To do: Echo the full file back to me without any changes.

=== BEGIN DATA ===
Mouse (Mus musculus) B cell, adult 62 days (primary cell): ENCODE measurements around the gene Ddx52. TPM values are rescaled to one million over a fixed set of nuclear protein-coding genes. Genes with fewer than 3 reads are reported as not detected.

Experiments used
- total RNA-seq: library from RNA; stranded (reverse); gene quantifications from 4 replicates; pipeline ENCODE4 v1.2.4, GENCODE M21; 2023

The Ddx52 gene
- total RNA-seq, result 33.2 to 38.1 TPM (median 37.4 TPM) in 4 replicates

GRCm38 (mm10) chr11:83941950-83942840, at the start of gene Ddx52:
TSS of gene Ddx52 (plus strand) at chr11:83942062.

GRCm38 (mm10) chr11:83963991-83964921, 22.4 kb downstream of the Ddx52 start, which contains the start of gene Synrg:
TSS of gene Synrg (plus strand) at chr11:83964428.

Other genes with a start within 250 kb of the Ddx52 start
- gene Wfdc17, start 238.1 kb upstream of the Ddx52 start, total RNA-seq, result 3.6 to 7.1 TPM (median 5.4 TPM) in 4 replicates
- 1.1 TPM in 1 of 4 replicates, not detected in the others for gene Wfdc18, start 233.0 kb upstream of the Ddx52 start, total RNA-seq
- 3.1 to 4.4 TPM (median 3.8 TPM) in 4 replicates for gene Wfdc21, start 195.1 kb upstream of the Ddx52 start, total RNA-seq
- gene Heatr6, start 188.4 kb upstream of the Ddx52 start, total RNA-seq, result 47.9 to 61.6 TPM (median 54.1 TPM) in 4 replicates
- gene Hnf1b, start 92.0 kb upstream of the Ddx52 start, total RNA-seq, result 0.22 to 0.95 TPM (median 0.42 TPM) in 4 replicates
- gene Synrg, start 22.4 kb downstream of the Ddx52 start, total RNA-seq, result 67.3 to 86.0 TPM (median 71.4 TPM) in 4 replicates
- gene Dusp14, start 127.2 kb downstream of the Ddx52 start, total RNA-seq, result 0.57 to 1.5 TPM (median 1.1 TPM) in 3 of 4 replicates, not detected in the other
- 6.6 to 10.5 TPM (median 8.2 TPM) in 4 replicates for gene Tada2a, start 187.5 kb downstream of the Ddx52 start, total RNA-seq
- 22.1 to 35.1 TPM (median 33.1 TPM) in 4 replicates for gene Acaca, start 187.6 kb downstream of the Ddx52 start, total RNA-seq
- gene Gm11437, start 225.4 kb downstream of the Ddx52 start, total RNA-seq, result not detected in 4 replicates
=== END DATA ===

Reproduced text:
Mouse (Mus musculus) B cell, adult 62 days (primary cell): ENCODE measurements around the gene Ddx52. TPM values are rescaled to one million over a fixed set of nuclear protein-coding genes. Genes with fewer than 3 reads are reported as not detected.

Experiments used
- total RNA-seq: library from RNA; stranded (reverse); gene quantifications from 4 replicates; pipeline ENCODE4 v1.2.4, GENCODE M21; 2023

The Ddx52 gene
- total RNA-seq, result 33.2 to 38.1 TPM (median 37.4 TPM) in 4 replicates

GRCm38 (mm10) chr11:83941950-83942840, at the start of gene Ddx52:
TSS of gene Ddx52 (plus strand) at chr11:83942062.

GRCm38 (mm10) chr11:83963991-83964921, 22.4 kb downstream of the Ddx52 start, which contains the start of gene Synrg:
TSS of gene Synrg (plus strand) at chr11:83964428.

Other genes with a start within 250 kb of the Ddx52 start
- gene Wfdc17, start 238.1 kb upstream of the Ddx52 start, total RNA-seq, result 3.6 to 7.1 TPM (median 5.4 TPM) in 4 replicates
- 1.1 TPM in 1 of 4 replicates, not detected in the others for gene Wfdc18, start 233.0 kb upstream of the Ddx52 start, total RNA-seq
- 3.1 to 4.4 TPM (median 3.8 TPM) in 4 replicates for gene Wfdc21, start 195.1 kb upstream of the Ddx52 start, total RNA-seq
- gene Heatr6, start 188.4 kb upstream of the Ddx52 start, total RNA-seq, result 47.9 to 61.6 TPM (median 54.1 TPM) in 4 replicates
- gene Hnf1b, start 92.0 kb upstream of the Ddx52 start, total RNA-seq, result 0.22 to 0.95 TPM (median 0.42 TPM) in 4 replicates
- gene Synrg, start 22.4 kb downstream of the Ddx52 start, total RNA-seq, result 67.3 to 86.0 TPM (median 71.4 TPM) in 4 replicates
- gene Dusp14, start 127.2 kb downstream of the Ddx52 start, total RNA-seq, result 0.57 to 1.5 TPM (median 1.1 TPM) in 3 of 4 replicates, not detected in the other
- 6.6 to 10.5 TPM (median 8.2 TPM) in 4 replicates for gene Tada2a, start 187.5 kb downstream of the Ddx52 start, total RNA-seq
- 22.1 to 35.1 TPM (median 33.1 TPM) in 4 replicates for gene Acaca, start 187.6 kb downstream of the Ddx52 start, total RNA-seq
- gene Gm11437, start 225.4 kb downstream of the Ddx52 start, total RNA-seq, result not detected in 4 replicates